Finally, founders must purchase their initial shares. 

Yes, founders actually pay for their shares. This is part of the reason that it is better to incorporate your startup sooner rather than later. When you incorporate your startup early, the value of each share is usually insignificant, especially when you plan on issuing millions of shares. However, founders still pay. If you wait until after your company has taken on investment the value of these shares will increase dramatically and cause hurdles to your incorporation.

Recommended: Most startups work with an attorney to write their founders’ agreements and incorporation documents. Read our guide on how to find a lawyer for your startup.

Allocating Startup Equity: Factors to Consider

Why Allocate Startup Equity?

Before you begin allocating startup equity, consider why you are allocating startup equity. Equity is one of the most valuable assets of your startup. You need to think carefully before granting others ownership in your startup.

That being said, equity is one of the most valuable assets your startup has. Furthermore, launching and growing your startup often requires that you use your startup’s equity as a resource.

Equity is used to incentivize and reward everyone that it takes to launch and grow a startup. It is often used as compensation for co-founders who put in massive amounts of time and effort (often without pay). It is used to attract advisors and mentors to offer their time and expertise and often serve as directors of the organization. It is used to entice and compensate top talent to take the risk of joining a startup organization.

Equity also incentivizes startup teams, giving them skin in the game, boosting dedication and loyalty, increasing the chances they will stay with the company, and giving them the opportunity to reap the rewards of the startup’s future success.

Who Gets Startup Equity?

The first thing you need to consider when determining how to allocate startup equity is “Who gets startup equity?” You will need to decide what percentage of the company each co-founder will receive.

Co-founders aren’t the only stakeholders to who you may want to offer equity. You will also need to determine how much equity to allocate to advisors, early employees, and key talent. Additionally, determine how much equity you wish to allocate or reserve for investors.

Distributing Equity Among Founders

The primary question in allocating equity to founders is, “What will each founder contribute to the long-term success of the startup?” The allocation of equity to co-founders should reflect the full value of the contributions they are anticipated to provide.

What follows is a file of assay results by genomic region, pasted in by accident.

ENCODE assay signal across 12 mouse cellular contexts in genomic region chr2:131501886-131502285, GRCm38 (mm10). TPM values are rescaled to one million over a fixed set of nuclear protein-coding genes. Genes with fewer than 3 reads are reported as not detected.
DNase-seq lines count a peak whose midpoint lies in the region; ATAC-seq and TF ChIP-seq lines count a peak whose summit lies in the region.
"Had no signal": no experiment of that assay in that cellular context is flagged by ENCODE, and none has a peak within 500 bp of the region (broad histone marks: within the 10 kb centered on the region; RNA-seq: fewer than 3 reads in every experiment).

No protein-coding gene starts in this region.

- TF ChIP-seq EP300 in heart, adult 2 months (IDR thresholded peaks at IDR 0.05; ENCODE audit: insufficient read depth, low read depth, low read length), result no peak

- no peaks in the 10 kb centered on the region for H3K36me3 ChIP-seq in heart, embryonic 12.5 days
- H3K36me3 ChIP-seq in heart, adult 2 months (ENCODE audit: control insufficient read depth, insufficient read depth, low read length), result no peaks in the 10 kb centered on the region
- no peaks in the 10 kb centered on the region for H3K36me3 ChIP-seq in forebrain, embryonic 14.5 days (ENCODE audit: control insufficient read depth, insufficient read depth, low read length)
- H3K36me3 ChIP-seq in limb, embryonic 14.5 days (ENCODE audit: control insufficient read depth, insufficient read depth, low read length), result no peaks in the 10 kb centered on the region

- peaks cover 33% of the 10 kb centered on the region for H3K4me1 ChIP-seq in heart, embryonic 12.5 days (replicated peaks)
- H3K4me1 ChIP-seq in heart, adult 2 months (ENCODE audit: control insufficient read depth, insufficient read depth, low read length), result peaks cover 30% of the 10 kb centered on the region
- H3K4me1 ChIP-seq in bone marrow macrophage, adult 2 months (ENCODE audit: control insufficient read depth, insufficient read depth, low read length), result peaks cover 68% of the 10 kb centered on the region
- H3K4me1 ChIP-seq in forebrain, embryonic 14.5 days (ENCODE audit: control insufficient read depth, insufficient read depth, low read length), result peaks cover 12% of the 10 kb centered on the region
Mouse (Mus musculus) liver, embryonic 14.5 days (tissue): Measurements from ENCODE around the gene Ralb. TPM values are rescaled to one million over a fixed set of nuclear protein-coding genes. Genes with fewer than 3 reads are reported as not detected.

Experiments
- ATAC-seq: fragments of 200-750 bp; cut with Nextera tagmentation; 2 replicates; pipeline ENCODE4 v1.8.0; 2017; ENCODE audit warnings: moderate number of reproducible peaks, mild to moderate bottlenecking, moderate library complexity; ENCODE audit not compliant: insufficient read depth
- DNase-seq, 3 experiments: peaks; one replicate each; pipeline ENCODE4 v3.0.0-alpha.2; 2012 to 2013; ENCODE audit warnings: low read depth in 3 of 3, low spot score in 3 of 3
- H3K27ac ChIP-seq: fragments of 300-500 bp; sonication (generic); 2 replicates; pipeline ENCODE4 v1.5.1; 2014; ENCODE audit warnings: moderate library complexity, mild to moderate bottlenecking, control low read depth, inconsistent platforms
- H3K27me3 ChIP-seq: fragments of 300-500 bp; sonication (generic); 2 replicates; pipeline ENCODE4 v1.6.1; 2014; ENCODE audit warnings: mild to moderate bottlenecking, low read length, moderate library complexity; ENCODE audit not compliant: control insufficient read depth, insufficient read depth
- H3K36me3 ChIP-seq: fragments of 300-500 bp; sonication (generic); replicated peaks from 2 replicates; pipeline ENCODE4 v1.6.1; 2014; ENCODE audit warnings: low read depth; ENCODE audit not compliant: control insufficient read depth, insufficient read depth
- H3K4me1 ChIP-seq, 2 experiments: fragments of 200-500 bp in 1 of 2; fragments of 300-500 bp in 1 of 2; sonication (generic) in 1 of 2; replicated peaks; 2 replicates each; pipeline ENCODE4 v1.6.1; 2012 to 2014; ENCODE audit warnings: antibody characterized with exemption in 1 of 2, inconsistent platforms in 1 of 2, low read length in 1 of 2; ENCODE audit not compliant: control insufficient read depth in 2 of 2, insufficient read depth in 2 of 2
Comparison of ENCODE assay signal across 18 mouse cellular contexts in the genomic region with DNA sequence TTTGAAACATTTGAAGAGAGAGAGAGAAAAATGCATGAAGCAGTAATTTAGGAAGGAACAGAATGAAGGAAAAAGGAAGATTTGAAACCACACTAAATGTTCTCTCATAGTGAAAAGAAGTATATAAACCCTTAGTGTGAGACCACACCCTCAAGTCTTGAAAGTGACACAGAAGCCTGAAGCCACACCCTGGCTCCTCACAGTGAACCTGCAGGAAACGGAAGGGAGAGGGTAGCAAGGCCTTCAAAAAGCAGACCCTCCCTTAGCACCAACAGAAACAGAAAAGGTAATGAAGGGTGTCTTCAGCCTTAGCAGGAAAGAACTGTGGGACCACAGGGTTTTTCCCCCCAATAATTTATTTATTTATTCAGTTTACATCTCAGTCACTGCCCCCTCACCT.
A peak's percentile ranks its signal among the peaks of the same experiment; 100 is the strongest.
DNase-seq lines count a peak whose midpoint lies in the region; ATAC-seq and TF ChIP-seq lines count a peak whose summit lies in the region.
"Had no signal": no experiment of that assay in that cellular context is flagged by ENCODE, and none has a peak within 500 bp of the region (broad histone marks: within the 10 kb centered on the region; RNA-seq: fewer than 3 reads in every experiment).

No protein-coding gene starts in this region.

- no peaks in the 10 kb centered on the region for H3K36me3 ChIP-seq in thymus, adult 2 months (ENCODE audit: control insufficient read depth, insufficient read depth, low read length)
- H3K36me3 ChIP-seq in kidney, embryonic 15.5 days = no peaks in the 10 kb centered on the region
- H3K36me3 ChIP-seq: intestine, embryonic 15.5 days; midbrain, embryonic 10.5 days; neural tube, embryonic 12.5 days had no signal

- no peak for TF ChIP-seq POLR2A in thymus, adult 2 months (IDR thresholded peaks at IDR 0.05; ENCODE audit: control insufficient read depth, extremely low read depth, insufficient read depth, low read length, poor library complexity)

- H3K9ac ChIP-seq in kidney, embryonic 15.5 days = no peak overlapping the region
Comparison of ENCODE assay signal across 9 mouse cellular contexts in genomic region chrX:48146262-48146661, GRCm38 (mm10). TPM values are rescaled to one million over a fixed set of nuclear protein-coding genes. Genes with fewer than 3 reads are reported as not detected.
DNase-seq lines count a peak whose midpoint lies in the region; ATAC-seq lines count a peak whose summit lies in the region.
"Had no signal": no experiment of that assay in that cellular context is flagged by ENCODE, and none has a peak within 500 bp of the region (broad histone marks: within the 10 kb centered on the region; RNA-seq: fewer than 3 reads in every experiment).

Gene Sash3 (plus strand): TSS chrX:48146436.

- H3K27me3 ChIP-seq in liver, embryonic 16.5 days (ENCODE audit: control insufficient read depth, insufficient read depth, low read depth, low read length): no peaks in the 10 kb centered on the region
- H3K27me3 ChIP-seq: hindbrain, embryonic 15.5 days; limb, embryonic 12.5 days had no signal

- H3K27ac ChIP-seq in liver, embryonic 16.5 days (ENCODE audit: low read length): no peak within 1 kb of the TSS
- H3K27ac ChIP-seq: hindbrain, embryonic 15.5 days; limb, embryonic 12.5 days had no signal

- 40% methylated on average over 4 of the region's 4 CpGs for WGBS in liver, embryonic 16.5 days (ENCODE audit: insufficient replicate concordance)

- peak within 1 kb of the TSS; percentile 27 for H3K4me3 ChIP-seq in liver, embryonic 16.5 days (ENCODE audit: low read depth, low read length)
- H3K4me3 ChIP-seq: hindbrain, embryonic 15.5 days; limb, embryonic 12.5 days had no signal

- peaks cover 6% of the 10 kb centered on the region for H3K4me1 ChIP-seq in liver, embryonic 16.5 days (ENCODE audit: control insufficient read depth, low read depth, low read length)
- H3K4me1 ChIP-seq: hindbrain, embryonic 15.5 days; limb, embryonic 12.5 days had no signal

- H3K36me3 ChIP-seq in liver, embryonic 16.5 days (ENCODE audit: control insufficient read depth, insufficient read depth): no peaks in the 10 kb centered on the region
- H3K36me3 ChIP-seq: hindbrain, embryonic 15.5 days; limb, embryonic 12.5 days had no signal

Founders and co-founders should be first in prioritizing your startup’s equity. In general, most startups allocate 60% or more of equity to their founders and co-founders.

The weighing of co-founders' contributions might include past contributions such as seed money, ideas, or intellectual property. However, remember your startup is still growing, and you should anticipate many challenges to come. For this reason, expected future contributions such as knowledge, expertise, and time should be the biggest determinant of equity allocations.

For example, if each co-founders’ contributions are expected to be equal, the starting equity should be distributed fairly evenly among them (i.e., 19%, 19%, and 22%). However, if you expect the co-founders' contributions will be uneven, it might be justified to grant a larger share of the initial startup equity to the founder(s) who will add the most value to the business.

Distributing Equity Among Investors

As a startup founder, you will also likely need to allocate equity for investors. The first investors in your startup are likely to be friends and family or angel investors. In the pre-seed and seed funding rounds, startups raise anywhere from $50,000 to $200,000 for a 5% to 10% equity stake.

As your business grows, you may also decide to raise additional capital. Institutional investors like angel investors or venture capitalists commonly ask for 20% to 30% of the equity in your company during seed and Series A funding rounds, so you should also account for this as you are planning how to allocate equity.

Distributing Equity Among Advisors

Another group of influential stakeholders in your startup are your startup’s mentors and advisors. Advisors not only provide guidance and advice but also access to their connections and their networks.

Startups commonly allocate up to 5% of equity to compensate mentors and advisors for their help launching and growing their organizations.

Distributing Equity Among Employees

It has become increasingly common for startups to also offer equity (most often in the form of stock options) to their early and key employees as a way to attract key talent while controlling salary expenses. In lieu of expert-level pay, startups use the promise of equity to attract, reward, and retain key employees.

In fact, startups often allocate 10% or more of startup equity for attracting and retaining early and key talent. Incentivizing employees with ownership in the company motivates employees to invest in their work, think about the company’s success, and achieve compensation for the long-term value they create.

With everyone getting a piece of the pie, you may be wondering what a typical equity allocation looks like. Here is an example of how equity may be distributed among a startup with three founders using the common equity allocations from above: